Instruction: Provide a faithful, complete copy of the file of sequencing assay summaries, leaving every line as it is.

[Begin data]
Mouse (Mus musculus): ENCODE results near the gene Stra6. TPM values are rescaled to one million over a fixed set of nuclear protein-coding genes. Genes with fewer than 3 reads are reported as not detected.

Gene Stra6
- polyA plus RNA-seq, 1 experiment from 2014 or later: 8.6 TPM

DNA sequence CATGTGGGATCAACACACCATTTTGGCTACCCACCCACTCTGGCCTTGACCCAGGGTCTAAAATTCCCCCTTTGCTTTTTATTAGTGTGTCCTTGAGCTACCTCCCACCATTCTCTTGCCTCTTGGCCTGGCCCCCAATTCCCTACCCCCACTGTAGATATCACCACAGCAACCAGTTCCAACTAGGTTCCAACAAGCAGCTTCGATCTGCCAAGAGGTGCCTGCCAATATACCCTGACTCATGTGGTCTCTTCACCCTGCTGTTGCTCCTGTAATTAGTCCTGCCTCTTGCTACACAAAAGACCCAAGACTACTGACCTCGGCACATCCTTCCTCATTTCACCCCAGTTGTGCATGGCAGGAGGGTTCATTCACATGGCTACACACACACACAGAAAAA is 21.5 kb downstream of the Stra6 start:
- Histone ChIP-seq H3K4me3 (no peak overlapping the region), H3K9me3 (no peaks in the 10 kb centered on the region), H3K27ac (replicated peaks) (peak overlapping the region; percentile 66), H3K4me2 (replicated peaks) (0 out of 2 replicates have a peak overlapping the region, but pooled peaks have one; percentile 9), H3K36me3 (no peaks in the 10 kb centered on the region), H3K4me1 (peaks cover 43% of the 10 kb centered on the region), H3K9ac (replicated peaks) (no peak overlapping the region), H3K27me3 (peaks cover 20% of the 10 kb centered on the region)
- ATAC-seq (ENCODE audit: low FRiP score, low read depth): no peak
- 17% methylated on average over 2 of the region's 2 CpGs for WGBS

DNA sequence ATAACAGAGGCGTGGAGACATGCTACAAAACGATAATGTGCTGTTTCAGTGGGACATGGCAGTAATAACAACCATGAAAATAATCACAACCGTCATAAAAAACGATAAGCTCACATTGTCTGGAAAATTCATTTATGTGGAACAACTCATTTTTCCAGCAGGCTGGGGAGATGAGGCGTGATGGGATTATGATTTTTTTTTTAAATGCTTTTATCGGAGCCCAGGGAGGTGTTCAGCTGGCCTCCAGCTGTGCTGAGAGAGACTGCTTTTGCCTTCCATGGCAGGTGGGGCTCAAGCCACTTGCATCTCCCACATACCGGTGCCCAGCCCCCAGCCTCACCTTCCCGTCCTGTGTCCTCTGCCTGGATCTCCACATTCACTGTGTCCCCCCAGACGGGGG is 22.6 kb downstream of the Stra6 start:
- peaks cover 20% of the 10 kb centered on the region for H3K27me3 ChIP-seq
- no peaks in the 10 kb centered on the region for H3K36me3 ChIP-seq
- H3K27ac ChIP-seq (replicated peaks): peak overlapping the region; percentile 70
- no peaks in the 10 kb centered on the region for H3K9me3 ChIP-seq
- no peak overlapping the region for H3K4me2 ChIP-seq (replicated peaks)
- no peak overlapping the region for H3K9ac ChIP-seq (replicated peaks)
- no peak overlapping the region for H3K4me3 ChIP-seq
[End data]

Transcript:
Mouse (Mus musculus): ENCODE results near the gene Stra6. TPM values are rescaled to one million over a fixed set of nuclear protein-coding genes. Genes with fewer than 3 reads are reported as not detected.

Gene Stra6
- polyA plus RNA-seq, 1 experiment from 2014 or later: 8.6 TPM

DNA sequence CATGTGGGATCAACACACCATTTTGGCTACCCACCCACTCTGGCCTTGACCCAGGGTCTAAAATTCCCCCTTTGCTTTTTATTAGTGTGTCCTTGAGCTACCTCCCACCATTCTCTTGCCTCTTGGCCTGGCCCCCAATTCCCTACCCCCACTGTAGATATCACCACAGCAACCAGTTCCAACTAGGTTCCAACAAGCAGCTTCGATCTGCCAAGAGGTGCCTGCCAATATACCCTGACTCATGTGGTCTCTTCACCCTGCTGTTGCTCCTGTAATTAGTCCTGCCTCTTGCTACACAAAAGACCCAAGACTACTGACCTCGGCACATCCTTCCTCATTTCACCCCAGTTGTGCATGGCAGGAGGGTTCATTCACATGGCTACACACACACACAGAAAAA is 21.5 kb downstream of the Stra6 start:
- Histone ChIP-seq H3K4me3 (no peak overlapping the region), H3K9me3 (no peaks in the 10 kb centered on the region), H3K27ac (replicated peaks) (peak overlapping the region; percentile 66), H3K4me2 (replicated peaks) (0 out of 2 replicates have a peak overlapping the region, but pooled peaks have one; percentile 9), H3K36me3 (no peaks in the 10 kb centered on the region), H3K4me1 (peaks cover 43% of the 10 kb centered on the region), H3K9ac (replicated peaks) (no peak overlapping the region), H3K27me3 (peaks cover 20% of the 10 kb centered on the region)
- ATAC-seq (ENCODE audit: low FRiP score, low read depth): no peak
- 17% methylated on average over 2 of the region's 2 CpGs for WGBS

DNA sequence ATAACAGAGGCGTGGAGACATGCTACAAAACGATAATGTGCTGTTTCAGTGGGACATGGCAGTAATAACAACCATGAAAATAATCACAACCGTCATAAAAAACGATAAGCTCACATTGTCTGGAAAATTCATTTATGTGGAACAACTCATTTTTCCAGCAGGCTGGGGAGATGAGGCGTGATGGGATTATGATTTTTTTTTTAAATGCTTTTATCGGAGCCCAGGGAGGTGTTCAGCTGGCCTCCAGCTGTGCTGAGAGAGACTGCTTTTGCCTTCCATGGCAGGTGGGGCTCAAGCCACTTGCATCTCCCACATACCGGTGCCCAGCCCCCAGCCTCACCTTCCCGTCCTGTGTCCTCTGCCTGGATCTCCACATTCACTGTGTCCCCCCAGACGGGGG is 22.6 kb downstream of the Stra6 start:
- peaks cover 20% of the 10 kb centered on the region for H3K27me3 ChIP-seq
- no peaks in the 10 kb centered on the region for H3K36me3 ChIP-seq
- H3K27ac ChIP-seq (replicated peaks): peak overlapping the region; percentile 70
- no peaks in the 10 kb centered on the region for H3K9me3 ChIP-seq
- no peak overlapping the region for H3K4me2 ChIP-seq (replicated peaks)
- no peak overlapping the region for H3K9ac ChIP-seq (replicated peaks)
- no peak overlapping the region for H3K4me3 ChIP-seq